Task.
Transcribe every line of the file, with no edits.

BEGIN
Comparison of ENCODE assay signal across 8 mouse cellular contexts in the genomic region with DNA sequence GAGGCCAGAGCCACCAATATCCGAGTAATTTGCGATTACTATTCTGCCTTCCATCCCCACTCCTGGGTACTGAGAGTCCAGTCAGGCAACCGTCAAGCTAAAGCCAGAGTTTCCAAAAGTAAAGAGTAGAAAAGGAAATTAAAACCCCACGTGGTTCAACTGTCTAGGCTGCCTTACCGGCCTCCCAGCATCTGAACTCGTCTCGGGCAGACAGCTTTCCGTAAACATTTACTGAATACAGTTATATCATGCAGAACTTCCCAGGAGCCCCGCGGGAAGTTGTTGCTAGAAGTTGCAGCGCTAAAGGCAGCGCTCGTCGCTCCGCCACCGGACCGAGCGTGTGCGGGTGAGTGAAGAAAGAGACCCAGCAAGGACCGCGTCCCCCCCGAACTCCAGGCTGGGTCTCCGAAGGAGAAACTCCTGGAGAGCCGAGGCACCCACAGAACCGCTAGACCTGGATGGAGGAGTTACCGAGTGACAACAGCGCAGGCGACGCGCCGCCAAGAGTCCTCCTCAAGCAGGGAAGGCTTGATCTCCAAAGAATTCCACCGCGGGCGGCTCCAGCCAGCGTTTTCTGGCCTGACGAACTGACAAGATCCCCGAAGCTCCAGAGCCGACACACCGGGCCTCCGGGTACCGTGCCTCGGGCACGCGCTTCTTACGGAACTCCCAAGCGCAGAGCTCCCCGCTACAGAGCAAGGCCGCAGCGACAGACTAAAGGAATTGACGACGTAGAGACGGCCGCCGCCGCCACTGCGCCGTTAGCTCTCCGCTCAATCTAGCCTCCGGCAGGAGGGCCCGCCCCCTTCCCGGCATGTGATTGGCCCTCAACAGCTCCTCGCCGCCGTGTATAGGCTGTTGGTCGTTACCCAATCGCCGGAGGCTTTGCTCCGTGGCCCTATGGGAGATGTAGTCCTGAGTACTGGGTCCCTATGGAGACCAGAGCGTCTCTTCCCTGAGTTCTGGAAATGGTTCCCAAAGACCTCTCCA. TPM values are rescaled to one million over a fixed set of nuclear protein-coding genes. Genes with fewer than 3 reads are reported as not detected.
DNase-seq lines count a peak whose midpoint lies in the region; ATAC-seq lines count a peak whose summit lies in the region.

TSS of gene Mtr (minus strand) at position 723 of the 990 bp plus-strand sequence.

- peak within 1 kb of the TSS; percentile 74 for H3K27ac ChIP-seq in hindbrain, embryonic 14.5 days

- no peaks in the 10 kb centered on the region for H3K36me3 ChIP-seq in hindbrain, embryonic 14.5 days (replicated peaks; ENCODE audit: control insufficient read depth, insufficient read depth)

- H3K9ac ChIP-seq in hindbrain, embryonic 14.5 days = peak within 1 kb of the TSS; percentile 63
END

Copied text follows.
Comparison of ENCODE assay signal across 8 mouse cellular contexts in the genomic region with DNA sequence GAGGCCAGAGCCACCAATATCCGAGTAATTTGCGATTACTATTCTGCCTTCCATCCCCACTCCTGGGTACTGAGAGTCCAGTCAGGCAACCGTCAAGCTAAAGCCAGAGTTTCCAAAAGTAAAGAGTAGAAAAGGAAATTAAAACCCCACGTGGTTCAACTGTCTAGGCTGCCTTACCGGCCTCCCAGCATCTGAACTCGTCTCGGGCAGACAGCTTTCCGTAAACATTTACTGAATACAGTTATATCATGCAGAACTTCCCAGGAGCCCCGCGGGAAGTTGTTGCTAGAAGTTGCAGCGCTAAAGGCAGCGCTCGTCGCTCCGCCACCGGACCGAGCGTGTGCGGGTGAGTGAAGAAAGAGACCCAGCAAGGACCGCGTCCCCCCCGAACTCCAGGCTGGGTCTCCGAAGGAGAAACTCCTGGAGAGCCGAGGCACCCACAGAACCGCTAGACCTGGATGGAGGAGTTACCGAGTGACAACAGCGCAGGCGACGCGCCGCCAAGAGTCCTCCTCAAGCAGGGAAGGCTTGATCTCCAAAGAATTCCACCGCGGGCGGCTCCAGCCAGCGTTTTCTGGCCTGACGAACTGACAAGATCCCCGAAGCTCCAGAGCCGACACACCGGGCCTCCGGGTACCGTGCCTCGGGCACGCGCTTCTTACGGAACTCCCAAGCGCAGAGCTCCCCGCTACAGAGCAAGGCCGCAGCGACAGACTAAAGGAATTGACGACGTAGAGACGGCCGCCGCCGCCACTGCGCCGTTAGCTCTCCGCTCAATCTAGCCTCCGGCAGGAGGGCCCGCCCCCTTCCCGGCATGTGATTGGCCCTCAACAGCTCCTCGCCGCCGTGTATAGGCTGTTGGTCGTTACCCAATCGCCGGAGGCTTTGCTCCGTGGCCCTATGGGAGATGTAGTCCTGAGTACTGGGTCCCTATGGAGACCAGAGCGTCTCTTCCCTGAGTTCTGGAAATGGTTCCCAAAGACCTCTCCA. TPM values are rescaled to one million over a fixed set of nuclear protein-coding genes. Genes with fewer than 3 reads are reported as not detected.
DNase-seq lines count a peak whose midpoint lies in the region; ATAC-seq lines count a peak whose summit lies in the region.

TSS of gene Mtr (minus strand) at position 723 of the 990 bp plus-strand sequence.

- peak within 1 kb of the TSS; percentile 74 for H3K27ac ChIP-seq in hindbrain, embryonic 14.5 days

- no peaks in the 10 kb centered on the region for H3K36me3 ChIP-seq in hindbrain, embryonic 14.5 days (replicated peaks; ENCODE audit: control insufficient read depth, insufficient read depth)

- H3K9ac ChIP-seq in hindbrain, embryonic 14.5 days = peak within 1 kb of the TSS; percentile 63